Monday, November 2, 2015

How Muthuswamy Dikshitar invented fusion music -- and bhakti's gain became Indian Army's loss

In Carnatic music, Tyagaraja's position is so exalted that only specialists spend time studying the other luminaries of the Trinity. But Muthuswamy Dikshitar demands attention at the popular level for he did unconventional things in a conventional world. His living for a while in Varanasi absorbing North Indian culture and his composing in Sanskrit when Tyagaraja and Shama Sastri stuck largely to Telugu might have been no more than pursuit of personal preferences. But there was daring in his invention of a new genre, Fusion Music, more than a century before it became fashionable.

Ever the traveller, the innovator, the experimenter, Dikshitar was attracted by the unfamiliar but attention-grabbing music played by military bands in the garrisons near his residence and in Fort St. George, the seat of the colonial government which he often visited. The bands played marching songs and folk beats from Ireland and Scotland and Wales. They had the power of all folk and military music -- to make the listener keep pace with the beat, humming and tapping.

Dikshitar liked the lilting rhythm, the compelling beat and the sheer simplicity of the music. He kept the tunes exactly as they were, discarded the English and fitted Sanskrit lyrics into the tunes. This was towards the closing phases of his life (1775-1835). The Carnatic world of the time paid no attention of course. Traditional to a fault, orthodox to a fault, it could only look at "Indo-colonial" music as a travesty.

In less capable hands it might indeed have been a travesty. But Muthuswamy Dikshitar turned it into something of a musical phenomenon. Not only did his lyrics fit the tunes perfectly, they retained the integrity of the Carnatic tradition by adhering to such intricate details as correctly placed pauses and precise syllable lengths. This made the nottuswara (a delightful fusion word, nottu being Tamil for English musical notes) worthy of scholarly attention. Vidwan T. M. Krishna, scholar as well as vocalist, has done extensive research into the history and significance of nottuswara sahitya. Last week he released a CD containing 36 of Diskhitar's "beat music" songs.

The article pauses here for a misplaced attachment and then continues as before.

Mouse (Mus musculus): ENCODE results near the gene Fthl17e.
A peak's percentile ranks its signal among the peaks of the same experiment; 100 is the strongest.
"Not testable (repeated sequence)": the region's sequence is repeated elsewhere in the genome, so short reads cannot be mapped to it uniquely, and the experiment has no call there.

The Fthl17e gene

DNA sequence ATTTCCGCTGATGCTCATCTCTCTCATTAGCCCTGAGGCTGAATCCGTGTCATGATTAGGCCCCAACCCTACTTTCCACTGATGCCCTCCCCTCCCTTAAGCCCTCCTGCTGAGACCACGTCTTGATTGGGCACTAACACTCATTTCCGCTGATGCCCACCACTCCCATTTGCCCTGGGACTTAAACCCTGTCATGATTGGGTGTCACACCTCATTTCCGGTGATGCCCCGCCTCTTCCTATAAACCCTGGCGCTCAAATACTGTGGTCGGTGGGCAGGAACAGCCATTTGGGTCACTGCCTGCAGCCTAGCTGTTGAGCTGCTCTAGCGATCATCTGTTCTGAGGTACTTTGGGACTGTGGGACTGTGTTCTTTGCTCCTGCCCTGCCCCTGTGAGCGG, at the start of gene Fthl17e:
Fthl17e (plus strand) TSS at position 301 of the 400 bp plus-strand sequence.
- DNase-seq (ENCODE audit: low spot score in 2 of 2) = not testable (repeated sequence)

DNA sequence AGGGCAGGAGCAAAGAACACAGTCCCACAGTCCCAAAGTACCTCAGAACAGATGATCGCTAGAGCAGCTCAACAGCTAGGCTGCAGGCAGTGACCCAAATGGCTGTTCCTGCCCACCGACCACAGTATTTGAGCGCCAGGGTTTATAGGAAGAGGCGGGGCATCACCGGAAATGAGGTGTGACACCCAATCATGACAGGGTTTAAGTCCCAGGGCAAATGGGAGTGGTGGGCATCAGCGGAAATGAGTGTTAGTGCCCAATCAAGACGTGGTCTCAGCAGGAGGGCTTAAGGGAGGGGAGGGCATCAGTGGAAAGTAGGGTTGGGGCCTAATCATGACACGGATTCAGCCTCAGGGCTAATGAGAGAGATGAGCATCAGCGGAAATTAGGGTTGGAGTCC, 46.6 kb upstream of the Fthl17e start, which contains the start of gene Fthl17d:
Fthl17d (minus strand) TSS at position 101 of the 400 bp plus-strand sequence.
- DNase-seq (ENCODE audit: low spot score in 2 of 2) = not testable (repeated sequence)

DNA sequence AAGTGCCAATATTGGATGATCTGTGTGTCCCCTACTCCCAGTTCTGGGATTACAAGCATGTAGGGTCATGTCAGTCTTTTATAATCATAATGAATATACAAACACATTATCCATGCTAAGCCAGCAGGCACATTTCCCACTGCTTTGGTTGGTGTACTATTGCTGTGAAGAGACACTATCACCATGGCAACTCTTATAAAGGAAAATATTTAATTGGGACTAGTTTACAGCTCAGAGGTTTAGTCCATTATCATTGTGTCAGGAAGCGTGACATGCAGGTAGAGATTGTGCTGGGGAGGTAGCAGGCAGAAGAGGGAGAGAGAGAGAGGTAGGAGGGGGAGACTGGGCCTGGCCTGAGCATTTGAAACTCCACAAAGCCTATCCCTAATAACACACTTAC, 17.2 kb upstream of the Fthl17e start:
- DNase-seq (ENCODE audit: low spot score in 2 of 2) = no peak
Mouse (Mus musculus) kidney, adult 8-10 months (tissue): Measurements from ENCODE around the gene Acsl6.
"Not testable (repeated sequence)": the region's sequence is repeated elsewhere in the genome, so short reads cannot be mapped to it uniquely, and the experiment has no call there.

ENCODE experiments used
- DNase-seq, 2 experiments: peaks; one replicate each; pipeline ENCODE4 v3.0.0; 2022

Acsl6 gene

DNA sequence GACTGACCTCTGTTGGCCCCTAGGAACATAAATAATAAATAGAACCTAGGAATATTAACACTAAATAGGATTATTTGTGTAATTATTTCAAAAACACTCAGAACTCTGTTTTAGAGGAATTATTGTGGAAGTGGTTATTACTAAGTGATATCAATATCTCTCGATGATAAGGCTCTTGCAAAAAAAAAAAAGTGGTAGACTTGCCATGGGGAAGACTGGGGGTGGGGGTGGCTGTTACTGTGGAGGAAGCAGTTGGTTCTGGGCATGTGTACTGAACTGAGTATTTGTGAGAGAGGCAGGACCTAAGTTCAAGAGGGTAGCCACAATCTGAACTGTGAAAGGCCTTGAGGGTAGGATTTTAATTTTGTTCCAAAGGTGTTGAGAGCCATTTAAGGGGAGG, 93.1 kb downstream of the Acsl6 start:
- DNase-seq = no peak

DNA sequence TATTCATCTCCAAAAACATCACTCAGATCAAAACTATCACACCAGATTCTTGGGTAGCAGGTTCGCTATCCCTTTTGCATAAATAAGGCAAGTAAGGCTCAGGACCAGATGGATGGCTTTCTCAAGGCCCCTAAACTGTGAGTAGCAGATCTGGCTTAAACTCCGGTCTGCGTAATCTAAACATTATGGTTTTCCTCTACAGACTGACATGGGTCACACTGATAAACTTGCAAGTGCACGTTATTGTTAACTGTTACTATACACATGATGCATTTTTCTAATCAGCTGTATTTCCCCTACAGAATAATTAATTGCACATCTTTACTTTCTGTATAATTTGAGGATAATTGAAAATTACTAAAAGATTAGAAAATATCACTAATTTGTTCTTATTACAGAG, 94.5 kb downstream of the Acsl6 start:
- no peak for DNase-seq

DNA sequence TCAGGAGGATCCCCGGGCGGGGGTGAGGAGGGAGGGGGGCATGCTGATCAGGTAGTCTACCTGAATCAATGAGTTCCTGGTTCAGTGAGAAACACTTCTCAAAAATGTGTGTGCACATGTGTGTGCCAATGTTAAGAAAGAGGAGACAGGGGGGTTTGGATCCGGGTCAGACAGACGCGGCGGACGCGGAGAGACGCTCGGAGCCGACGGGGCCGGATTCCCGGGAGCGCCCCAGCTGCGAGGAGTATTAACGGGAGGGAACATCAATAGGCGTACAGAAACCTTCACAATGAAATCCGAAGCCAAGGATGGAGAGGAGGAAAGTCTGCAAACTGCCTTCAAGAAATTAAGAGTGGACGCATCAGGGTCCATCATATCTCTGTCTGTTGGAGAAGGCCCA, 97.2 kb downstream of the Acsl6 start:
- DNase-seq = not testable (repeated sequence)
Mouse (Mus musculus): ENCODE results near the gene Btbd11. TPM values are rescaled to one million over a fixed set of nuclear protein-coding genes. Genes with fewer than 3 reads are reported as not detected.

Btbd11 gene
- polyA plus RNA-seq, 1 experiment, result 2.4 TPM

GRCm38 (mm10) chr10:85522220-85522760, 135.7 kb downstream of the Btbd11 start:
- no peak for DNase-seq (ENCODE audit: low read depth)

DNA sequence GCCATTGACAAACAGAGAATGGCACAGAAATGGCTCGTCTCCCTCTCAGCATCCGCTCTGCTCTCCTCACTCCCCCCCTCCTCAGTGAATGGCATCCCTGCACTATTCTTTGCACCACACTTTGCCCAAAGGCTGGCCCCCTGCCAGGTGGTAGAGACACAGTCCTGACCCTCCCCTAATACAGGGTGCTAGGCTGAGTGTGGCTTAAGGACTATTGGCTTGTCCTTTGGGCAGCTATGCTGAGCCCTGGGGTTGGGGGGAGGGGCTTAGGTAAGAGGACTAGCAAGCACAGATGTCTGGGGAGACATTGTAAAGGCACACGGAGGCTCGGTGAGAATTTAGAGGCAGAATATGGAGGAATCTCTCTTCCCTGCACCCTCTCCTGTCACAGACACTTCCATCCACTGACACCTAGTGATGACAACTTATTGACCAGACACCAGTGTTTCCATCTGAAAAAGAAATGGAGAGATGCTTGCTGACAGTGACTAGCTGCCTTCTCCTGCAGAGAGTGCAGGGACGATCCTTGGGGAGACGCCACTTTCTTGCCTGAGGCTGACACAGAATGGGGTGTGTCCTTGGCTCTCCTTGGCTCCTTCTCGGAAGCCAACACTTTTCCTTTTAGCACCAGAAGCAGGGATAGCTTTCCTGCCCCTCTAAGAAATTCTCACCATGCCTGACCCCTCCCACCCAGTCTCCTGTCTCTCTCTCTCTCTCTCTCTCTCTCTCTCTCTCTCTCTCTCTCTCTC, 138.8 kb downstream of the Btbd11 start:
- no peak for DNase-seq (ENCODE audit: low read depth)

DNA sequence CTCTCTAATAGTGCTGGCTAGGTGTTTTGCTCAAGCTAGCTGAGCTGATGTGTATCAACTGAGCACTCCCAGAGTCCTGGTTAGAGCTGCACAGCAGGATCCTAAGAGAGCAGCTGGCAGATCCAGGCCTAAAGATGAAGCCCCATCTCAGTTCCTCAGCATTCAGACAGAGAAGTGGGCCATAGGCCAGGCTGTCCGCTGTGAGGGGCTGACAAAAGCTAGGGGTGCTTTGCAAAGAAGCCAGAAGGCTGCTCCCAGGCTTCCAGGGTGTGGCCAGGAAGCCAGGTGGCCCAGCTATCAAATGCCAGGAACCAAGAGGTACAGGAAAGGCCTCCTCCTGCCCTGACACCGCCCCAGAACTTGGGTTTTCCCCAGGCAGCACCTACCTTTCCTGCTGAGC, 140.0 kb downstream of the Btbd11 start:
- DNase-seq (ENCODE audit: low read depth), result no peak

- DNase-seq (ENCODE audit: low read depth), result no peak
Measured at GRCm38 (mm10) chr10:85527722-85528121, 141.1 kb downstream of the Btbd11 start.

He did it with elan, heading a chorus of a few dozen children and singing the numbers with them. The children outperformed him, though. He needed written scripts in hand to be able to recite the lines.With no such aid, the children belted out the lines from memory, song after song after song -- and with the precision in enunciation that Sanskrit demanded.

There is poetic justice in a daring composer of the past getting as interpreter and promoter a daring musician of the present. T. M. Krishna is a ranking classical singer of the new generation. That has not prevented him from criticising the newfound tendency to turn music into a trade. He opted out of the Chennai "season" (performing during the season is the ultimate stamp of recognition in the Carnatic universe), saying the music had disappeared from the festival, that money and middlemen now decided who should perform and who should not. Many aficionados had already been saying that at many venues the idli-vada was the real attraction.

Small wonder if Krishna feels an affinity with Muthuswamy Dikshitar who, two centuries ago, walked into areas where others feared to tread. Apart from the nottuswara CD, Krishna has also brought out a series of three CDs (one more due soon) of what are called Audio Books. This is part of a project to produce a full archival repertoire of Dikshitar's kritis. Projects as ambitious as this require commitment of a special kind.

One aspect of nottuswara music, however, limits its appeal. In keeping with Carnatic music's unwavering thematic uniformity, Dikshitar's Sanskrit lyrics have bhakti as their solitary subject. Military/folk tunes do not quite jell with bhakti and vice versa. Irish "snaps" for example inspired Dikshitar with their lilt, speed and contagious rhythm. Those qualities serve the purpose of snaps very well, because the purpose is to enliven drinking sessions at popular gatherings. But Dikshitar's purpose, as the purpose of all Carnatic composers, was to liven up bhakti.

This can lead to embarrassing dichotomies. The Rakes of Mallow, for example, is a famous Irish pub song with lyrics that are delightfully subversive. But in Diskhitar's hands dancing, drinking/Breaking windows, cursing, sinking became Vande Meenakshi tvam sarasija. If Dikshitar had switched from bhakti to patriotism for a moment, the Indian Army would have been marching to a nottuswara version of kadam, kadam budhaye ja. Well, we can't have everything, can we?